The dilapidated but storied former Carneros social hall has a new owner. Local vintner and grapegrower Justin Laird and his wife, Gina, have purchased the rundown structure, located on Sonoma Highway near the entrance of the Carneros Inn, according to county recorder documents.

The Lairds paid $145,000 for the 13,381-square-foot parcel, the documents said. The social hall was first listed for sale a year ago for $190,000.

The Laird family is well known in the wine industry, having grown premium wine grapes in the Napa Valley since 1970. Family businesses include Laird Family Estate, Laird Custom Crush and Bayview Vineyards.

“We got our start in Carneros and have affection for the area,” wrote Justin Laird in an email. “We have watched the hall deteriorate over the years, and … we decided to try and save it ourselves.”

Laird was not available to elaborate on the plans for the parcel.

The nearly 100-year-old hall was a social hub for the farm and dairy families that populated the Carneros region south of Napa in the early 20th century.

In the late 1970s, the hall, at 4320 Sonoma Highway, became home to a small private school. Since the late 1980s, it has sat empty, its prospects for the future seemingly dimming with every passing year.

The seller was the di Rosa organization, operator of the nearby di Rosa art museum. “We can’t care for it the way it needs to be cared for,” Executive Director Kathryn Reasoner said last year. “We’re hoping someone will come along and want to save it.”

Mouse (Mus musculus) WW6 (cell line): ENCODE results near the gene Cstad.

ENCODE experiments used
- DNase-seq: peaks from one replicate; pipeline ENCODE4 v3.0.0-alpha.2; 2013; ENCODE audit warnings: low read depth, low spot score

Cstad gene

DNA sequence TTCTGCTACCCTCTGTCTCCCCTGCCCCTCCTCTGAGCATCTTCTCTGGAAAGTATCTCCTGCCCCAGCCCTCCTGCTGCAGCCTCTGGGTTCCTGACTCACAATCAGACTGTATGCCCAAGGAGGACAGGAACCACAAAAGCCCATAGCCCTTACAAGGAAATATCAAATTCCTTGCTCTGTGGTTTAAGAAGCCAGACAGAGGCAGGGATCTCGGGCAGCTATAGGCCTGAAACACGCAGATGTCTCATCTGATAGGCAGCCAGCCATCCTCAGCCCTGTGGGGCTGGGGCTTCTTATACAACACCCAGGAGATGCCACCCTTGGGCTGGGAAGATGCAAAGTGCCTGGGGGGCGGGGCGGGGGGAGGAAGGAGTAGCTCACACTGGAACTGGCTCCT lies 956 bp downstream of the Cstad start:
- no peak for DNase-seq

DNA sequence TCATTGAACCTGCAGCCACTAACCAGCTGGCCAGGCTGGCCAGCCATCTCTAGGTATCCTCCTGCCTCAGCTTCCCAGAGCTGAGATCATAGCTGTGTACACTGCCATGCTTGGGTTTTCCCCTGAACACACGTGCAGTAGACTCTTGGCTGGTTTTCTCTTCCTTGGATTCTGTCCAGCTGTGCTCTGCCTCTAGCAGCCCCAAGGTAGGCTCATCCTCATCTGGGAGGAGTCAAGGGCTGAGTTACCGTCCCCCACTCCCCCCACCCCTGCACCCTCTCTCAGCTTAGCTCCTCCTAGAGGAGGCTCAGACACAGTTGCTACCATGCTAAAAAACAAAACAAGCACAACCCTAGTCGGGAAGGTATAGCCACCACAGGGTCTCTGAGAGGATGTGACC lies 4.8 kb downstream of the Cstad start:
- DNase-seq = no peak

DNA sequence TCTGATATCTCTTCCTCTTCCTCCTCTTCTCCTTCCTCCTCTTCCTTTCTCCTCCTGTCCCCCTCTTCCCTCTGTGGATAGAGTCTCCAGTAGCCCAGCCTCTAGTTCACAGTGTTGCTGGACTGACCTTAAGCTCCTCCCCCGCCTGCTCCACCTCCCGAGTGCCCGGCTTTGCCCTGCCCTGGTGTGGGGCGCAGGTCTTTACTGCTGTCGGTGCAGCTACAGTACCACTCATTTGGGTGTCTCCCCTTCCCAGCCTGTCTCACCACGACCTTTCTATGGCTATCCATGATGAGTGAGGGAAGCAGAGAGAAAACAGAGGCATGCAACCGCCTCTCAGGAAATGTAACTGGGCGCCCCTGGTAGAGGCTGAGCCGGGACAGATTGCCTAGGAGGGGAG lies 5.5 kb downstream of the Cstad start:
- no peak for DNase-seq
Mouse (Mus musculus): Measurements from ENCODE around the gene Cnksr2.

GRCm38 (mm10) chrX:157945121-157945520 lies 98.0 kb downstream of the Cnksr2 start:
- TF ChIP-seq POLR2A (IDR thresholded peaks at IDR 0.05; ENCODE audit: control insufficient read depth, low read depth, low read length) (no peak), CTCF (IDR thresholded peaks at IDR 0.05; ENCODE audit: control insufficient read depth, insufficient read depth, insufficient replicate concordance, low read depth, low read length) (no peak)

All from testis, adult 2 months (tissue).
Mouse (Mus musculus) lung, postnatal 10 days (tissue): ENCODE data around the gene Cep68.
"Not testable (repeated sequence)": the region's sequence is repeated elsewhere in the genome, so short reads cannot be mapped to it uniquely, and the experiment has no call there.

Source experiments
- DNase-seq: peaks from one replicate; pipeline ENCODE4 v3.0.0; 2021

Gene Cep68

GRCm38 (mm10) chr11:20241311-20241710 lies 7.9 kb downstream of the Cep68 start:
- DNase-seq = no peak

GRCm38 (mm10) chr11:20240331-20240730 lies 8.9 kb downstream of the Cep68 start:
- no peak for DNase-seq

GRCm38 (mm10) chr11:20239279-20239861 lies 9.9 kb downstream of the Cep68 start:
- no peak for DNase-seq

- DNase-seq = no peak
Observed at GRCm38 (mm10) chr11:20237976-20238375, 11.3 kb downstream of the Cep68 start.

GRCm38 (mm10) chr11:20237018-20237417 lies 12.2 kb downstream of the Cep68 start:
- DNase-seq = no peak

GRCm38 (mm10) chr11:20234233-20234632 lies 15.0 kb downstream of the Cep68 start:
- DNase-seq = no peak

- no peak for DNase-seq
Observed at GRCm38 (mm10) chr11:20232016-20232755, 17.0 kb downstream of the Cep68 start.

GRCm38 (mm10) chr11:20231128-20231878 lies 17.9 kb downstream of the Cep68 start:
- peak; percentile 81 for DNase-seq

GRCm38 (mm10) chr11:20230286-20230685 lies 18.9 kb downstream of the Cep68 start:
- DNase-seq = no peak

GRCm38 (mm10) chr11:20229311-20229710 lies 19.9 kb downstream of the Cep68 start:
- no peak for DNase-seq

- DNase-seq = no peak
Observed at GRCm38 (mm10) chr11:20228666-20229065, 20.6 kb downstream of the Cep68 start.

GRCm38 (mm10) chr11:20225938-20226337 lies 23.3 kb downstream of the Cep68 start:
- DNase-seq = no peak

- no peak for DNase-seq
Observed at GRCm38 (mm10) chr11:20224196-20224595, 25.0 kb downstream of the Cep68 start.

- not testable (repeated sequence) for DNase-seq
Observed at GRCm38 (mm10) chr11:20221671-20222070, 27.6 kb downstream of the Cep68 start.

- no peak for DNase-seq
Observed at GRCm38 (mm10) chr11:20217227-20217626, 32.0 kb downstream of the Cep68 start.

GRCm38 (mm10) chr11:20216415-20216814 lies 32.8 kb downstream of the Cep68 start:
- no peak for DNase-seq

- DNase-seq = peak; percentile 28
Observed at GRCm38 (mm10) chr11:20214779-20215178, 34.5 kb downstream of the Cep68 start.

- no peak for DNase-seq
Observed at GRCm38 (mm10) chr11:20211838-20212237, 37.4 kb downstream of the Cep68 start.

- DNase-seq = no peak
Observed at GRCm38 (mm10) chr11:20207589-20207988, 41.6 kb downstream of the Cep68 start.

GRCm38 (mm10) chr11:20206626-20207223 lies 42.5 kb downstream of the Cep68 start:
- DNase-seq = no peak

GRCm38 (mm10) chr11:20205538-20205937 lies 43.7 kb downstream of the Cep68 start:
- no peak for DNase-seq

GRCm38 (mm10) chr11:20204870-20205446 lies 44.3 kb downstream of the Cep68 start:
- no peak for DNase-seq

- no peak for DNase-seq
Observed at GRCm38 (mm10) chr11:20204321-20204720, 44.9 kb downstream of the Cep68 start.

The plain one-story building was built about 1913, according to the Napa County Historical Society.

The building has serious structural issues and lacks water or sewer service, according to listing Realtor Cathy D’Angelo Holmes. The property is zoned for agricultural use but could be utilized as a meeting hall or events space.

When the property was first listed, Francis Mahoney, a longtime Carneros grower, said he hoped to drum up support for some kind of agriculture-themed museum at the site. After meeting with various stakeholders, those plans did not materialize, he said Tuesday.

“I’m really thankful the Lairds stepped up. They are good people (and) have been in Carneros for many, many years. That’s really what we were looking for,” Mahoney said.

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“It’s a win-win” for the hall and the area, said Mahoney. He hasn’t heard what the Laird family plans for the small parcel, only that the World War I memorial marker at the site would remain. The memorial names Carneros men who died in that war.

He’s hoping the building can be revived as the community gathering place it once was. “I wish them well,” Mahoney said.

Reasoner said that she was pleased with the sale price and new owner.

“We really wanted somebody local and somebody we knew was vested in this community” and would be a good neighbor, she said.

The new owners think retention of the historic marker is “very important,” Reasoner said. “We had offered to have it moved and preserved and they said no, ‘we want to preserve it and keep it where it was.’”

“There is a big job ahead of us,” Justin Laird said in an email. “We are working with the county and plan to put it back together.”

No permits have been issued for work at the site, said a representative from the county planning department.

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